The estimates of undiscovered conventionally recoverable petroleum resources in the northwest European region at probability levels of 95 percent, 5 percent, statistical mean, and mode are for oil (in billions of barrels): 9, 34, 20, and 15; and for gas (in trillions of cubic feet): 92, 258, 167, and 162. The occurrence of petroleum can be accounted for in two distinct geological plays located in the various subbasins of the region. Play I is associated with the distribution of mature source rocks of Late Jurassic age relative to four distinct trapping conditions. The play has been demonstrated productive mostly in the Viking and Central Grabens of the North Sea, where the shale has been buried to optimum depths for the generation of both oil and gas. To the north of 62 ? N. latitude up to the Barents Sea, source rocks become increasingly deeply buried and are interpreted to be dominantly gas prone; a narrow band of potentially oil-prone shales tracks most of the coast of Norway, but water depths in favorable localities commonly range from 600 to 1,200 feet. To the south of the Central Graben, the Jurassic source rocks are either immature or minimally productive because of a change in facies. Undrilled traps remain within the favorable source-rock area, and exploration will continue to challenge the boundaries of conventional wisdom, especially on the Norwegian side where little has .been reported on the geology of the adjoining Bergen High or Horda Basin, though, reportedly, the Jurassic source rocks are missing on the high and are immature in the southern part of the basin.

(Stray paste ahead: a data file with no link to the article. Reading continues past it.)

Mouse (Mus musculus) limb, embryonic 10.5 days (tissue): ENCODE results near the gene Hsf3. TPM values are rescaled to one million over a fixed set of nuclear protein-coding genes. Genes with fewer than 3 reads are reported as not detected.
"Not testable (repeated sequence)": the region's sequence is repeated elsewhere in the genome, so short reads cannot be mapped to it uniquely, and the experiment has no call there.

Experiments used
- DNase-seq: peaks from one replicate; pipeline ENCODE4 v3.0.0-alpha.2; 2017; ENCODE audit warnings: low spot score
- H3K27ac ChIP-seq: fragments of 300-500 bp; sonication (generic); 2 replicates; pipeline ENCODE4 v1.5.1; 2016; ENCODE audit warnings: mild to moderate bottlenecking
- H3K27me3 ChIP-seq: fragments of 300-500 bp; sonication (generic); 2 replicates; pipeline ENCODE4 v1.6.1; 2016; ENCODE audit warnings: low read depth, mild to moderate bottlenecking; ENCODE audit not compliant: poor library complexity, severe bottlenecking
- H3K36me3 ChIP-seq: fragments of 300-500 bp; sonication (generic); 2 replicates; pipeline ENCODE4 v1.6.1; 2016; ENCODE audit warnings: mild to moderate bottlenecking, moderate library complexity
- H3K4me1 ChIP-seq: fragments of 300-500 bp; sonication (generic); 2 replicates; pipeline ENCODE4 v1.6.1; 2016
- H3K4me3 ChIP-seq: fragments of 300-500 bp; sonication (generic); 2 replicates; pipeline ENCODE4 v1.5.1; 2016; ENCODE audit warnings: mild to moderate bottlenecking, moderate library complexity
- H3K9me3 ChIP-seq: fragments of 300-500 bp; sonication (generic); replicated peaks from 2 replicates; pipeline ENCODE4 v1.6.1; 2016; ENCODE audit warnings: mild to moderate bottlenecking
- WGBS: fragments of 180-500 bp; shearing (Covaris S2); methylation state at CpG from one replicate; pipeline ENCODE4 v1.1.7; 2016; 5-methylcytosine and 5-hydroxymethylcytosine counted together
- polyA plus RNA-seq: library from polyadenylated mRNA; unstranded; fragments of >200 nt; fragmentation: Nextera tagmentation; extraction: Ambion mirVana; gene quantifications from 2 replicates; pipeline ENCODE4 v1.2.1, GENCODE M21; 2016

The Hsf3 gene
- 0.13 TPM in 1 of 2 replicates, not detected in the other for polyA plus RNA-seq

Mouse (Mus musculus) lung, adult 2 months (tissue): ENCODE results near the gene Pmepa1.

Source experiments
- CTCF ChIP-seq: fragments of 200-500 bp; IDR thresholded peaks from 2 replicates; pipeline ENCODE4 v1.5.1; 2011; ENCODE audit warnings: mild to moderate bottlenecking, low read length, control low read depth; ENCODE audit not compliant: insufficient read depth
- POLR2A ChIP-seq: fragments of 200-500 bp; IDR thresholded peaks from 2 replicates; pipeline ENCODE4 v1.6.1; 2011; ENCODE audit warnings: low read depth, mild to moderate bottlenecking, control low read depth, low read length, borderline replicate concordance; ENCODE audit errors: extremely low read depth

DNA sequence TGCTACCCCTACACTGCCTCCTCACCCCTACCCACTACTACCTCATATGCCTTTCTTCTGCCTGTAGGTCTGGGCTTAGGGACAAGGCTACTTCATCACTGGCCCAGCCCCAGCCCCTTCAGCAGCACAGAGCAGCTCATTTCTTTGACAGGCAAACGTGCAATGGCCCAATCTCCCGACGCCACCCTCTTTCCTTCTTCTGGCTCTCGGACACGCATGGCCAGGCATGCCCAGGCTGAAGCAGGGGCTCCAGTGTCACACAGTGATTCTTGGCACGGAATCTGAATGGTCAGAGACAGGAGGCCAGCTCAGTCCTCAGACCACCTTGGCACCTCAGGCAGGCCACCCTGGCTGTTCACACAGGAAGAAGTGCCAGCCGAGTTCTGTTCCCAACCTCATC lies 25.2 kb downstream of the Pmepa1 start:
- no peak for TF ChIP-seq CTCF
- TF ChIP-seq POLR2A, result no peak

Play II is associated with the distribution of a coal facies of Carboniferous age that is mature for the generation of gas and locally underlies favorable reservoir and sealing rocks. The play is limited largely by facies development to the present area of discovery and production but is limited as well to the southeast into onshore Netherlands and Germany by the unfavorable economics of an increasing nitrogen content in the gas. This increase is apparently caused by excessive temperatures associated with increasing depth of burial of the source rock.
The history of discovery in the North Sea would appear to deny the commonly held maxim that large fields are found first and early in the exploration process. However, if the discovery data are examined from the perspective of the award date of each exploration license, then it is clear that the largest fields and most of the reserves have indeed been found early in the exploration process of a particular license. Discoveries made within 1 year of granting the license are on average large giants, and they account for slightly less than two-thirds of the original reserves. Discoveries made within 2 to 5 years of the granting of the license are on average less than giant size and smaller than increment-l-year discoveries by a factor of 4; these fields account for a little less than one-third of the reserves. Those fields found 6 or more years after the granting of the license are relatively small and account for 20 percent of all discoveries but only 4 percent of total original reserves. These data suggest that a measure of an area's exploration maturity is the length of time elapsed since the award of the concession.
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Assessment of undiscovered conventionally recoverable petroleum resources of the Northwest European region